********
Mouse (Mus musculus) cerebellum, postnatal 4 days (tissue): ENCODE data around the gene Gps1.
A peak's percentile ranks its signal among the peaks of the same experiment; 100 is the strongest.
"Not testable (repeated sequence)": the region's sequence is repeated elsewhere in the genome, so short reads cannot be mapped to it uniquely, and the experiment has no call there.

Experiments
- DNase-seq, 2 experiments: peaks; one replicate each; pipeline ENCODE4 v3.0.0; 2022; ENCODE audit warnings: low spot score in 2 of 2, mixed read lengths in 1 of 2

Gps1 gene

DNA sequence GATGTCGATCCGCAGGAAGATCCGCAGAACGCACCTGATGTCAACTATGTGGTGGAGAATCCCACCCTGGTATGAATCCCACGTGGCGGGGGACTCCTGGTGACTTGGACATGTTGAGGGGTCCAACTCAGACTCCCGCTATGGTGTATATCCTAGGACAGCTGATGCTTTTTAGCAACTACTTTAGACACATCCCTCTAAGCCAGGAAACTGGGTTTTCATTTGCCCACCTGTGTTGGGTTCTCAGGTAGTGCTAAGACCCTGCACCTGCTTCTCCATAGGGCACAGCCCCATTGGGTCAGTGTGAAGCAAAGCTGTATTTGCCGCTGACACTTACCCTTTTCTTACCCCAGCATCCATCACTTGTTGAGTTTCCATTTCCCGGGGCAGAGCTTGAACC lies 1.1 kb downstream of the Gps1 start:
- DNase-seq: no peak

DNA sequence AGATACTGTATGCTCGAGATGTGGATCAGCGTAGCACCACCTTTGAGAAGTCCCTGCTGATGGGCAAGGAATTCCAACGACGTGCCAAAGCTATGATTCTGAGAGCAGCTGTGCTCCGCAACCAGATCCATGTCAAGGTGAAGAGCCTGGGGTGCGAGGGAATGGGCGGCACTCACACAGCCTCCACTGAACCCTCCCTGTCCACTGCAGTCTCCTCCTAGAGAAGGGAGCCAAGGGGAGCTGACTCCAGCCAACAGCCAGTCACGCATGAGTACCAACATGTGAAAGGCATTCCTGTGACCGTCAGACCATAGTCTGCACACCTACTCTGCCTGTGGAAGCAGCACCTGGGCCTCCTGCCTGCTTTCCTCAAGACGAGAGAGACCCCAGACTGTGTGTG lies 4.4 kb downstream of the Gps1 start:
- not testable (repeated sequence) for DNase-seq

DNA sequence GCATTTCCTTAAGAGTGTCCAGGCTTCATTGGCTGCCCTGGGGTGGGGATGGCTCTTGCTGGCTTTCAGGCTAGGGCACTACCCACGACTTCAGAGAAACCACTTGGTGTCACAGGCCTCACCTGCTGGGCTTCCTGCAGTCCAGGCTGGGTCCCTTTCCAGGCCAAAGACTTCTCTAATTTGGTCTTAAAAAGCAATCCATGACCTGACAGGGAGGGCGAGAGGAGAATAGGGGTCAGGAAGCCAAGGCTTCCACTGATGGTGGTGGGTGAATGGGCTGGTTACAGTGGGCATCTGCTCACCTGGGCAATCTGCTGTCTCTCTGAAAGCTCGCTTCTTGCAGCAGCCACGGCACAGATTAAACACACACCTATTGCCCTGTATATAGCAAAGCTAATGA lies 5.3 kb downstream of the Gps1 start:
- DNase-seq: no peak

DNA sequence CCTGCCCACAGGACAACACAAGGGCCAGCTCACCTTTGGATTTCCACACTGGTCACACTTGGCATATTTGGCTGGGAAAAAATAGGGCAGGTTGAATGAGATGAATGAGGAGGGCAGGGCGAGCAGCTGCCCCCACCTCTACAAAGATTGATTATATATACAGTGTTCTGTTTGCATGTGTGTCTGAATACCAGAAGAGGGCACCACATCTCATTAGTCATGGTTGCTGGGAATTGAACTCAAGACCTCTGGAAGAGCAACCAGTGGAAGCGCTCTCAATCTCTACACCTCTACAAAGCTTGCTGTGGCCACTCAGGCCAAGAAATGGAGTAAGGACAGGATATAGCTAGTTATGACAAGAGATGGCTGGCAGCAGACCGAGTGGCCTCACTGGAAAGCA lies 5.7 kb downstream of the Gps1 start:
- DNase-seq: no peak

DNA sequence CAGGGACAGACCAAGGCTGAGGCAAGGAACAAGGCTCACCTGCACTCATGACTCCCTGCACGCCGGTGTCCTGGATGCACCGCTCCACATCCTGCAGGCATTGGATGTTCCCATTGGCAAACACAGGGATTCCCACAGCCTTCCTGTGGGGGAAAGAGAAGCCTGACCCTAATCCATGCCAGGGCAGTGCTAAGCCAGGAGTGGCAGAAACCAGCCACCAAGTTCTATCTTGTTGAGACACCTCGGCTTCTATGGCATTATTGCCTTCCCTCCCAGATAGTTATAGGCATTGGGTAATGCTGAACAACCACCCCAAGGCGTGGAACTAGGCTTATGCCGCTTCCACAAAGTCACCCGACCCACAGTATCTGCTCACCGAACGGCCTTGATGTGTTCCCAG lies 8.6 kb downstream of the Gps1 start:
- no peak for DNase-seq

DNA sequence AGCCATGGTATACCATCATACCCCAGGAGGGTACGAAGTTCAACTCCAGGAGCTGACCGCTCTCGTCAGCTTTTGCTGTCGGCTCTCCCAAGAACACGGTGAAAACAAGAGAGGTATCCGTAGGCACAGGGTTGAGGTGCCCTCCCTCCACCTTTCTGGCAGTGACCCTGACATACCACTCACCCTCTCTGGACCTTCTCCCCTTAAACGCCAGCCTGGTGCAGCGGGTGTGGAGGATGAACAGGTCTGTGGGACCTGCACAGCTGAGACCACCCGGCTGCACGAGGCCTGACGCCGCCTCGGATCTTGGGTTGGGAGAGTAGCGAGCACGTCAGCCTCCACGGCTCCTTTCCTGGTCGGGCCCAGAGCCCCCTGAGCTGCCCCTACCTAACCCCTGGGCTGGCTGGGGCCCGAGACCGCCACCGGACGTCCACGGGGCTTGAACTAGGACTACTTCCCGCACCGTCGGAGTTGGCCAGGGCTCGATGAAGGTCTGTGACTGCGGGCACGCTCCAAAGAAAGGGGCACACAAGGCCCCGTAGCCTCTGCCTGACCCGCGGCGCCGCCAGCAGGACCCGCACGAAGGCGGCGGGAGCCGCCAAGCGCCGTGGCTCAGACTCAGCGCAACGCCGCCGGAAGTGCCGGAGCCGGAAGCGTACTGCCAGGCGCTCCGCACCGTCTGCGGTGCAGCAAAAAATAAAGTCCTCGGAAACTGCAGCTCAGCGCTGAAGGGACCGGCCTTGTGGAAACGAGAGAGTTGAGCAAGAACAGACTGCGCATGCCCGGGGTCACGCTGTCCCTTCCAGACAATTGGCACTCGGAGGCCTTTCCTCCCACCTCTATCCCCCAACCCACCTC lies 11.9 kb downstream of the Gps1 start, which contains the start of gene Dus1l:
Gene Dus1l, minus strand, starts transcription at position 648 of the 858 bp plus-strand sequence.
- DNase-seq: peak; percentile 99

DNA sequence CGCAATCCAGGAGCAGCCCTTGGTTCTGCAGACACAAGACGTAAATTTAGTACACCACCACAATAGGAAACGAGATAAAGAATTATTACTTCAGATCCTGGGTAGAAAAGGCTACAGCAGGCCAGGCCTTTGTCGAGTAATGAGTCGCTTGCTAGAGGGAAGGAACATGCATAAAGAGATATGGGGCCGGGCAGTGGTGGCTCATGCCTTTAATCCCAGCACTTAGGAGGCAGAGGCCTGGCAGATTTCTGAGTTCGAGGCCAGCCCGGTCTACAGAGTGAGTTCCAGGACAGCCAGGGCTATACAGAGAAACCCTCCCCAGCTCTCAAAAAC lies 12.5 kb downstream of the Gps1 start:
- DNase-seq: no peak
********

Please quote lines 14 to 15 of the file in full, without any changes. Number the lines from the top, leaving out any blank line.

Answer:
- DNase-seq: no peak

DNA sequence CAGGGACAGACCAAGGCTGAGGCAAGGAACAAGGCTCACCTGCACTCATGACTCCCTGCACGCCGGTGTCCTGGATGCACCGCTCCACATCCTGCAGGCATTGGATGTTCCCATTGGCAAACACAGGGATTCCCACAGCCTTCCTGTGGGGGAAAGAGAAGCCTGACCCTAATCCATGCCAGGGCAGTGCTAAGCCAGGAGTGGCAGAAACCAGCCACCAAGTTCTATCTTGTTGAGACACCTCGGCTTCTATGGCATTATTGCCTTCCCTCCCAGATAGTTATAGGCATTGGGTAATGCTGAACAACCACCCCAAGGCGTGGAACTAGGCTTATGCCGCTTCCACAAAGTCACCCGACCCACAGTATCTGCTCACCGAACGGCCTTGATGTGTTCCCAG lies 8.6 kb downstream of the Gps1 start: